This theme is repeated throughout the season. In “That Damn Donna Reed,” Rory gets angry when Dean says he likes the idea of Donna Reed, that is, a wife who cooks for her husband. To teach him a lesson, Rory dresses up like Donna Reed, petticoat and all, and cooks him a 1950s dinner, refusing to allow him to do anything other than what he deems “the man’s job,” emptying the garbage. As the Gilmore girls can’t cook to save their lives (they eat at Luke’s Diner every day), Rory is heating up frozen foods, not exactly showing her to be the “model wife.” But she makes her point, using gender discourses of the 1950s to illuminate Dean’s backwardness.


Add to this cleverness the Gilmores’ outlandish wardrobe choices, outspokenness, and tendency to break men’s hearts like it’s their job, and you start to see why fans are so devoted to the show. Lorelai demonstrates her own sort of ingenuity: as Sherman-Palladino notes in the featurette, “Welcome to the Gilmore Girls,” Lorelai is written to challenge as well as entertain, her dialogue filled with pop culture references delivered at top speed. (The scripts are reportedly twice as long as those for most other hour-long shows, and the DVD devotes an hour to explaining these allusions in “Gilmore Goodies and Gossip.”)


As the scripts privilege the girls’ relationship over all others, their romantic objects usually serve as means to develop the mother-daughter focus. Rory’s English teacher, Max Medina (Scott Cohen), falls in love with commitment-phobic Lorelai, only to be rejected because she fears making Rory uncomfortable. Dean’s extravagant three-month anniversary plans go awry when he tells Rory those three sacred words—“I love you”—words she calls a “serious matter,” since her father told her mother he loved her and then her mother got pregnant. And when Rory’s biological father, Christopher (David Sutcliffe), proposes to Lorelai, she rejects him.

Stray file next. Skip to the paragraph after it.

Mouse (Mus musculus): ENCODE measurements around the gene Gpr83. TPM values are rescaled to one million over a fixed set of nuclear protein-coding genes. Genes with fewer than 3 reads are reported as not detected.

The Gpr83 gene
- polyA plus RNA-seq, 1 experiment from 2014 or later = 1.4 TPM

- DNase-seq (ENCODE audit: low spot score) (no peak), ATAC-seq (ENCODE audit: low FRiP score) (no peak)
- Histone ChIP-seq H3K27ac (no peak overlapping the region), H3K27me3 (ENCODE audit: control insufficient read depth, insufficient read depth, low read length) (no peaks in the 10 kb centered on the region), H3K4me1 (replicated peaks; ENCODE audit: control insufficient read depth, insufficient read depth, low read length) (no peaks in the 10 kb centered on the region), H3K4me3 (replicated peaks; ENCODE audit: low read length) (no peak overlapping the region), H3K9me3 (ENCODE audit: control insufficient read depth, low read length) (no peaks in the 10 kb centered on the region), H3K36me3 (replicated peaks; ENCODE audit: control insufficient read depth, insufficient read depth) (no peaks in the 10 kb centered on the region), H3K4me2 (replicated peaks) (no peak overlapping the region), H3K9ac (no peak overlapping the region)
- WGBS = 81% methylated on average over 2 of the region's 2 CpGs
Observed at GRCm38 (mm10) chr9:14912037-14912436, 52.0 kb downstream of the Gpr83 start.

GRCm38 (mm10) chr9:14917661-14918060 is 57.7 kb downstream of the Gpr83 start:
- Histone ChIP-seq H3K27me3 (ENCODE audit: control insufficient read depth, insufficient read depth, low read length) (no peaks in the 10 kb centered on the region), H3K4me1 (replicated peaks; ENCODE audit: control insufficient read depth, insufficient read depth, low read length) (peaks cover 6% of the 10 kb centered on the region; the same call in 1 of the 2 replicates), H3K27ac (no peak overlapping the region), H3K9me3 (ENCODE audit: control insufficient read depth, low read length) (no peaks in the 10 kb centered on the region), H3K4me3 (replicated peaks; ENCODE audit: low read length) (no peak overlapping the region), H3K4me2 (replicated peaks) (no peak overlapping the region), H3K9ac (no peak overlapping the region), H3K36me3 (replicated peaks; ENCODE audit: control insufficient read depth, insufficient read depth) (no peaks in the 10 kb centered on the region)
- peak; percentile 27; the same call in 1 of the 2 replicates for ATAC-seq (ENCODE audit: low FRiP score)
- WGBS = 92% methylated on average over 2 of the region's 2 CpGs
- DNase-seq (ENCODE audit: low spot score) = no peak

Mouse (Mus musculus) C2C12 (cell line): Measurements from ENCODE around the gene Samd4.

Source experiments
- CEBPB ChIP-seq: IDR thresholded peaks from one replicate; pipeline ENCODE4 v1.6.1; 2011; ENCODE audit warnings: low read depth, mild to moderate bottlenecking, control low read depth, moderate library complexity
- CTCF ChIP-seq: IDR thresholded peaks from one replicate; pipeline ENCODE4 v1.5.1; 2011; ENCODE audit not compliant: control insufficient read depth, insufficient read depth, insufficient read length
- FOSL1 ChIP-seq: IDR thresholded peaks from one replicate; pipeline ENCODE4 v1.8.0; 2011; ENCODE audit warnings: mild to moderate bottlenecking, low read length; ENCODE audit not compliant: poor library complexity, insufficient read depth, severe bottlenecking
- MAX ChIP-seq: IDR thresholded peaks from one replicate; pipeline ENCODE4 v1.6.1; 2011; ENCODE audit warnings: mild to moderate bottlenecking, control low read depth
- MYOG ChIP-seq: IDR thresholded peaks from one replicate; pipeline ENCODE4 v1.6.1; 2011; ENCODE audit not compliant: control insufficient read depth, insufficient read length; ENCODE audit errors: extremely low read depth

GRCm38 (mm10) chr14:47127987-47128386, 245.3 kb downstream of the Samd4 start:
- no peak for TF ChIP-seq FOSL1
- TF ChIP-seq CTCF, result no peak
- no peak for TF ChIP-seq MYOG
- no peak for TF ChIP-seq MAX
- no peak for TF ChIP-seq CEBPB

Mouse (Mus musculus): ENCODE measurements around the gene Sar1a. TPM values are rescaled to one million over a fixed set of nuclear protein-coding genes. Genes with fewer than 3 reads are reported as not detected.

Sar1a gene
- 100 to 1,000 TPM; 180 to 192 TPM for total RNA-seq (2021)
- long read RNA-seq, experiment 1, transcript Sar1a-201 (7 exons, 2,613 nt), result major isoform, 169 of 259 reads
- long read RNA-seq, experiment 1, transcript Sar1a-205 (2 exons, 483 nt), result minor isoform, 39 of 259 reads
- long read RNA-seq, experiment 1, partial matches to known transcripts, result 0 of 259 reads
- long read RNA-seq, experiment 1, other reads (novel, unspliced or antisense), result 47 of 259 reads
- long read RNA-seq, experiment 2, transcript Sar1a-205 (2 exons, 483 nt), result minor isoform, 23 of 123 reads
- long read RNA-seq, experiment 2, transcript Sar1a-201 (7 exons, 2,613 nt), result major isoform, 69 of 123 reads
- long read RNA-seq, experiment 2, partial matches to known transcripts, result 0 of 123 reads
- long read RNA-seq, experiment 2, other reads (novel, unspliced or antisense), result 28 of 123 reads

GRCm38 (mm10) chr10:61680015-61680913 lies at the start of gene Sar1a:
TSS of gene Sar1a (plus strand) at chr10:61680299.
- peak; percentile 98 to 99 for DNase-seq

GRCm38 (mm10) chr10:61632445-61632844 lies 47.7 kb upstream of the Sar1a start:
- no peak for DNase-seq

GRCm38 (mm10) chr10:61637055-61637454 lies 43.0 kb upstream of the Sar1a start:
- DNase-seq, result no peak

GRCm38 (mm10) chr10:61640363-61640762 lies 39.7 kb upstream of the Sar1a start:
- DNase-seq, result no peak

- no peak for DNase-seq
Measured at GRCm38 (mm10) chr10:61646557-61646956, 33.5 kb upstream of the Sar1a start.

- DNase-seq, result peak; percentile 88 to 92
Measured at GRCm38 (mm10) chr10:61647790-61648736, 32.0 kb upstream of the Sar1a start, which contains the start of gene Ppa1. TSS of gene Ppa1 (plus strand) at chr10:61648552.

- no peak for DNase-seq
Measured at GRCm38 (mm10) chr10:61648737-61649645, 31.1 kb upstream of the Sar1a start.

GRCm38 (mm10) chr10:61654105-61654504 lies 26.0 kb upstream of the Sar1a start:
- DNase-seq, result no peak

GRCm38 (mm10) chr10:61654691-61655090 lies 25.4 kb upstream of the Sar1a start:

This concentration on the two Gilmores is framed by the conventional setting of the emotionally healthy, if delightfully quirky, small town. In Stars Hollow, everyone cares for them “like family.” For the impressionable Rory, it’s devastating when Miss Patti finds her asleep with her boyfriend in a barn after a chaste night, then informs Lorelai (and the whole town) about her daughter’s apparent impropriety in “Rory’s Dance.” Another near crisis erupts—and predictably subsides—in “Kiss and Tell,” the extended family threatens to displace Lorelai as Rory’s confidante and best friend, when Dean first kisses Rory in the supermarket aisle, and Lorelai finds out, not from the daughter who tells her mother “everything,” but instead from Mrs. Kim (Emily Kuroda), mother of Rory’s best friend Lane (Keiko Agena). But the episode closes on yet another happy-family note, when Rory tells her mom all about the kiss. In a later episode, she celebrates Lorelai’s first date in ages, asking, “You’re happy. Did you do something slutty?”


Lorelai’s glow and the sassy rapport she and Rory share here leave Gilmore Girls fans in anticipation of the next season as we see Lorelai and Rory running to meet each other in the middle of Stars Hollow as the season finale (“Love, Daisies & Troubadours”) ends—Rory to tell her mom that she and Dean are back together; Lorelai to tell Rory that Max (with whom she reunited, in “The Breakup, Part II”) proposed to her. At season’s end, she still needs to discuss matters with her best friend/daughter. Lorelai’s answer, when it comes, won’t be based on her feelings for him so much as her enduring relationship with Rory.

Related Articles
10 Mar 2010
While following a storyline about the trials of a mother and daughter may not be demographically the most masculine thing in the world, neither is my unabashed enjoyment of ABC Family original movies.
25 Sep 2006
Communication is always the problem on Gilmore Girls: though mom and daughter are famous for their witty banter, they're terrible at mustering the courage to say what they want.
By Willa Paskin
25 Sep 2006
Without Palladino, Gilmore Girls will certainly be different... it just might be better.